by Simone Lovera, Executive Director, Global Forest Coalition
A quick first impression from the ongoing climate talks in Bonn as far as bioenergy is concerned: It is too early to say a lot about REDD as they have not started discussing it yet. The Ad Hoc Working Group on LCA will have its first REDD-discussions tomorrow (probably these will be open to observers), and the SBSTA only adopted its agenda this morning, which is typifying for the atmosphere of mistrust and confrontation here in Bonn.
In general, talks are going very slow and are unlikely to lead to any concrete outcomes on anything. As it seems like there will not be any other negotiation rounds before the next conference of the parties in Durban in December (at least, this is what is being said now, it could change), hopes for any agreement on anything are very minimal. In this light it is important to note that the suggestion that REDD+ could be financed through mandatory carbon markets seems more and more a fairy tale as skepticism about existing (CDM) and new carbon markets seems to be growing, especially in the absence of clarity on the future of the Kyoto Protocol or any other binding emission reduction targets. Many countries rightfully reject trade without caps. And a growing number of countries is particularly hesitant about financing REDD+ through markets. But this debate is flowing.
Meanwhile, there have been some fascinating side events related to bioenergy.
Most remarkable was the presentation of the full report on renewable energies of the IPCC (Intergovernmental Panel on Climate Change). Well, “presentation”; the actual report is not published yet as it seems the discussions between the different scientists were a bit overheated and they could not easily reach consensus, so the publication of the full report was delayed until the 14th and perhaps later. At a presentation during the climate talks on June 7 it became clear why: There was no consensus about the impact of bioenergy on sustainable development, food security and land use change.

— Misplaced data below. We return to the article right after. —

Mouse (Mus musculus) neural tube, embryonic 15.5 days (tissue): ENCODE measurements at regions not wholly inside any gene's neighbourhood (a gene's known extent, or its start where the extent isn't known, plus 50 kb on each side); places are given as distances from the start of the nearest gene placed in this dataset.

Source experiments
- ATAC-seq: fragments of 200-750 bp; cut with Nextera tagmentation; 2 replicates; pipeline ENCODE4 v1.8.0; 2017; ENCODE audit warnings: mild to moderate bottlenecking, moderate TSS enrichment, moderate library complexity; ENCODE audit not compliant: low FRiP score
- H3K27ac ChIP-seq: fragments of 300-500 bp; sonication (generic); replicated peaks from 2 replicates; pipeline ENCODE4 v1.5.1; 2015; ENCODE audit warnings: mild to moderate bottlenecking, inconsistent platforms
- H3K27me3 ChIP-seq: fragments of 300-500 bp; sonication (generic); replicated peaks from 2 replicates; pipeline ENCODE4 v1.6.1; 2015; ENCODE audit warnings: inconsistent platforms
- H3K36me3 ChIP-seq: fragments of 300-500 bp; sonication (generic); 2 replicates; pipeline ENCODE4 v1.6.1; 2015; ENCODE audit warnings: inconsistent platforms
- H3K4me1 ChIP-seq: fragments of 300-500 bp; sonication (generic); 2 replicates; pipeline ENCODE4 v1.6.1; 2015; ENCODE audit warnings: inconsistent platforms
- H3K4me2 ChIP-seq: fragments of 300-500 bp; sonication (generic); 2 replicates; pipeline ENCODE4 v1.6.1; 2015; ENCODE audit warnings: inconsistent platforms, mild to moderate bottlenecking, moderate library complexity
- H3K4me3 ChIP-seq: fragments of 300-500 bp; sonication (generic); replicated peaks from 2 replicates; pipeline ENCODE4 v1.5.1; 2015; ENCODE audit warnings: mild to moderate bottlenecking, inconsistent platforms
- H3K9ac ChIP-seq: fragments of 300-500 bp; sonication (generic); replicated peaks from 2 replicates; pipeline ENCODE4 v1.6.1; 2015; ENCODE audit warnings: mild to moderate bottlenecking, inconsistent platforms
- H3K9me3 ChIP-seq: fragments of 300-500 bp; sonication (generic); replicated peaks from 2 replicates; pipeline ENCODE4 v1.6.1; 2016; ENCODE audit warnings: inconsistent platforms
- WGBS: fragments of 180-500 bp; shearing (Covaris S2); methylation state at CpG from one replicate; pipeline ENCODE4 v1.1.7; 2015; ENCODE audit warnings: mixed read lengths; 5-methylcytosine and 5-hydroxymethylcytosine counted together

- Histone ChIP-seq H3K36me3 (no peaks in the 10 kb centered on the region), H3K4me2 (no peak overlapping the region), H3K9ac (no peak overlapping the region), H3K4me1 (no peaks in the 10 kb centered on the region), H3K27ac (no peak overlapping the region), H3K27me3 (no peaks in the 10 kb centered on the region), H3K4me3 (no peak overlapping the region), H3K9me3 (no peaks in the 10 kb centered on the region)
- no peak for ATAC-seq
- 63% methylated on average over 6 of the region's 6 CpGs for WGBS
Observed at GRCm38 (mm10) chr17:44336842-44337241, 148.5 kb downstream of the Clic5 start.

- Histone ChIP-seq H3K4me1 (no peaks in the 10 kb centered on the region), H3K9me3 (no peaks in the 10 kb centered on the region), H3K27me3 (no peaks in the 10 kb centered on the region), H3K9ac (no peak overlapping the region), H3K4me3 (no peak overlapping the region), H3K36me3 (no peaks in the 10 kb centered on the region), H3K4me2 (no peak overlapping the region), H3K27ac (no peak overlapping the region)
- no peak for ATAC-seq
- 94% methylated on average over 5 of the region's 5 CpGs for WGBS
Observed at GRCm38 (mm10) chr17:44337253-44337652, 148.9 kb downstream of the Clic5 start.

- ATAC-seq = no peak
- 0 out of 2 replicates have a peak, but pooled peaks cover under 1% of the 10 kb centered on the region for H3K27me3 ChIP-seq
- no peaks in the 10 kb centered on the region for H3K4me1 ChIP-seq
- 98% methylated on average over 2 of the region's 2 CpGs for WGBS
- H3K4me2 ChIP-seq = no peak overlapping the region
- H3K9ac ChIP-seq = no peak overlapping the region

The summary for policy makers that was launched a month ago stated quite bluntly that ” most” biofuel has a positive impact on climate change mitigation, and hardly mentioned impacts on food security or land use. This was considered to be very disappointing in the eyes of many bioenergy campaigners. Meanwhile the IPCC presentation of the full report included a clear admittance that bioenergy has a range of direct and indirect land use change impacts that might nullify any positive impacts bioenergy has on climate change mitigation.
The presentations on basis of the full report mentioned clearly that there were a lot of direct and indirect land-use issues to be addressed, that biomass smoke caused more deaths than malaria or tuberculosis, and that there were serious concerns about potential impacts on food security. On the latter, they openly admitted the different authors had a big dispute over this, but that they sort of agreed that impacts on food security depended on the level of optimism about potential intensification of agricultural production. And even this “consensus” was disputed, one day later, by Frances Seymour, exective director of the Centre for International Forestry Research, who stated during another side event that governance and land use planning have a more important role to play, and that agricultural intensification might also have negative impacts on land use.
When asked why the summary report for policy makers was so much more positive on bioenergy than the full report, and whether this was not a form of misrepresentation, the rather eye-opening response was that the summary for policy makers is ” a negotiated document” (sic).
More critique on bioenergy was exposed at another CIFOR-sponsored side event on Wedneday night, where the Joanneum Institute presented research on the carbon debt of bioenergy and how many years one has to produce bioenergy on the same piece of land to compensate for the carbon emissions caused by converting natural vegetation in feedstock plantations. Figures were astonishing: from some 20 – 30 years for soy to up to 74 years for Jatropha, which scored almost as bad as oilpalm on peatland! Needless to say “permanence” is a major issue in this scenario, it is quite unrealistic to assume farmers will commit themselves to producing the same feedstock for up to 74 years.